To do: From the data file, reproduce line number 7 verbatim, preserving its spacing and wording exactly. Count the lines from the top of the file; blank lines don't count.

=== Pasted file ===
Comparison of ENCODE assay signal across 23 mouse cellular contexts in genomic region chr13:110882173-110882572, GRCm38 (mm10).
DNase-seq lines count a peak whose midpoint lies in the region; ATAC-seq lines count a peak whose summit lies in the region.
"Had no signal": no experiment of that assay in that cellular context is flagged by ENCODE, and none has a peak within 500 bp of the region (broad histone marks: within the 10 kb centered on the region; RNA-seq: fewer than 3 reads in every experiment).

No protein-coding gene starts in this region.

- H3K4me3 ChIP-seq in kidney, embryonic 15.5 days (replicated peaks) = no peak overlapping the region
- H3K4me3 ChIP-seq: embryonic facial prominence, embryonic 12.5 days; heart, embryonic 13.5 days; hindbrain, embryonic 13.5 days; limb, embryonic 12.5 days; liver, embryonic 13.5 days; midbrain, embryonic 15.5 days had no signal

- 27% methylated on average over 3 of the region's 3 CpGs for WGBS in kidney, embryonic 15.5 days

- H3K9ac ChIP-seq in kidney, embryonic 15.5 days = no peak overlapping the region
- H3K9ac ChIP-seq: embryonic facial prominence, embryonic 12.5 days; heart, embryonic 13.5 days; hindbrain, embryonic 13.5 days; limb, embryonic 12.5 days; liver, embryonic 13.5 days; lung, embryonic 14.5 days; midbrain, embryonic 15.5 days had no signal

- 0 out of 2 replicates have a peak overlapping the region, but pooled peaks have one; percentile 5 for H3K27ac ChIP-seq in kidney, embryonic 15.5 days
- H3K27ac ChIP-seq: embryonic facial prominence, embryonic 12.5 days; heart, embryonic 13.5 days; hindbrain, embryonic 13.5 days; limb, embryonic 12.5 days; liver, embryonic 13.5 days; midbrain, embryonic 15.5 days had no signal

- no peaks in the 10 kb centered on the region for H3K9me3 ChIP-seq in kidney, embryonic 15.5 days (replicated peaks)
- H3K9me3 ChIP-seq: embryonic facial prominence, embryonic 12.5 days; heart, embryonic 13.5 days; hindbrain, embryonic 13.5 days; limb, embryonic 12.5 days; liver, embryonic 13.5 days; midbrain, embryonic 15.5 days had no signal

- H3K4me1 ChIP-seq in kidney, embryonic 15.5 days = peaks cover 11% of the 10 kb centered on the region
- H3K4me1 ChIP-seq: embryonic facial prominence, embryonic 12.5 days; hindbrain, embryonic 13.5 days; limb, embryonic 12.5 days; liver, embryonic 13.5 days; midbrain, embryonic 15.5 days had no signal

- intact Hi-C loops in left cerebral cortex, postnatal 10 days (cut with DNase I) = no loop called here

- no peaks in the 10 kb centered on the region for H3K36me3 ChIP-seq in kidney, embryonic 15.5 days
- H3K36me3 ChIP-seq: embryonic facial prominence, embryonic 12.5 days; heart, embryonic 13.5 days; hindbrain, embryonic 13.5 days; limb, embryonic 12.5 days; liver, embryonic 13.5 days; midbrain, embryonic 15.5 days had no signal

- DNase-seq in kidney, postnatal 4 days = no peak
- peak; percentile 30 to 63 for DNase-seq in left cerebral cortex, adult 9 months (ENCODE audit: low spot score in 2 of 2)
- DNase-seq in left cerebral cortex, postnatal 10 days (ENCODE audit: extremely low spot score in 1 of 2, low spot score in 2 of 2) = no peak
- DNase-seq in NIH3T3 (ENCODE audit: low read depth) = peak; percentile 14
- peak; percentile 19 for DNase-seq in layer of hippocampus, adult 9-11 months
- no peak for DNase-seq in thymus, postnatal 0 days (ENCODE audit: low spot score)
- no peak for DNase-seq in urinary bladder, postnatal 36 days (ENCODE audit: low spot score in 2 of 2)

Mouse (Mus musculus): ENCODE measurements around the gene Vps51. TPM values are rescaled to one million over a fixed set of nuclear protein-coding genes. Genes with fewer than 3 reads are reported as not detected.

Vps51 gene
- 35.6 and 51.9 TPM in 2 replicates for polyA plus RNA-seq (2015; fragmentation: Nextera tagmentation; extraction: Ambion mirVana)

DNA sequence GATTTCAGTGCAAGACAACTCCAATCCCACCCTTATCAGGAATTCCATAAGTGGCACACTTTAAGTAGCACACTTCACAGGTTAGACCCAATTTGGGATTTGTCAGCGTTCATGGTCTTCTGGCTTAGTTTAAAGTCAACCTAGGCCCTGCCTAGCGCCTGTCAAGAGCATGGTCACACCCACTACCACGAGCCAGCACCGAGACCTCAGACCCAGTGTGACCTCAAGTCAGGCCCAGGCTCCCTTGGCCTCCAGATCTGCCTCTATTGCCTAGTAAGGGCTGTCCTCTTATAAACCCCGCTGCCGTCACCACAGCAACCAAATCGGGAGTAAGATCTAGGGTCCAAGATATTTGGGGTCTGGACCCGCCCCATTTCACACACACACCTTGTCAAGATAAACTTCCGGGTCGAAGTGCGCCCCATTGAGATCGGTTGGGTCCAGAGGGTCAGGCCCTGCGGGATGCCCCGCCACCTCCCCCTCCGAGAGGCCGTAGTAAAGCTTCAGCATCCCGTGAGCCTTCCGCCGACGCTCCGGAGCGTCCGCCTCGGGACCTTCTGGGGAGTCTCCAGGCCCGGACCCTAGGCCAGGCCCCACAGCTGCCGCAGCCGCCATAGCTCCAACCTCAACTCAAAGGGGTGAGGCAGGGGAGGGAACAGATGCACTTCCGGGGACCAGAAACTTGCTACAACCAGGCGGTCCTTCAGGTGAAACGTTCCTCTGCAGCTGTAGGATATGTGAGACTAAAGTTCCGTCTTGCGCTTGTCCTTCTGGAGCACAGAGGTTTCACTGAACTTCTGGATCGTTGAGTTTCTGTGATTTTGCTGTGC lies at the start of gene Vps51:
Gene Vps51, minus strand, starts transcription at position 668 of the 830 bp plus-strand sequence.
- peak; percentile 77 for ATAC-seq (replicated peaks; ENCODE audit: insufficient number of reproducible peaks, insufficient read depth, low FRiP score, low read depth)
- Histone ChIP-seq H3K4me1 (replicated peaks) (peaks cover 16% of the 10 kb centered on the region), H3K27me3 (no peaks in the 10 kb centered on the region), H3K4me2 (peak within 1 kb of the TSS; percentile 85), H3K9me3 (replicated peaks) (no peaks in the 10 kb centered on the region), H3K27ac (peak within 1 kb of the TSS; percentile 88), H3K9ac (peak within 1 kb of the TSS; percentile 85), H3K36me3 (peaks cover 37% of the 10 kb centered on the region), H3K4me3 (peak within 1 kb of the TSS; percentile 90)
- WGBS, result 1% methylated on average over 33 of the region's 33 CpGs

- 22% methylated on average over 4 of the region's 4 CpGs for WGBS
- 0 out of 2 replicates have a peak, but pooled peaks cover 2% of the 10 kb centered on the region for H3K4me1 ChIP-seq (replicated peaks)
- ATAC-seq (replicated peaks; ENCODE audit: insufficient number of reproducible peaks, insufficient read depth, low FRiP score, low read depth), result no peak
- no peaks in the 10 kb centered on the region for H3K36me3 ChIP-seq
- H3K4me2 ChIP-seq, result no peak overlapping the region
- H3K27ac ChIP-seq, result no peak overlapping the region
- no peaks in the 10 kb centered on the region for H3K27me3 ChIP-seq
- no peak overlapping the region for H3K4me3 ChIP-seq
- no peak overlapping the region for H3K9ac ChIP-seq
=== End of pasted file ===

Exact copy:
- 27% methylated on average over 3 of the region's 3 CpGs for WGBS in kidney, embryonic 15.5 days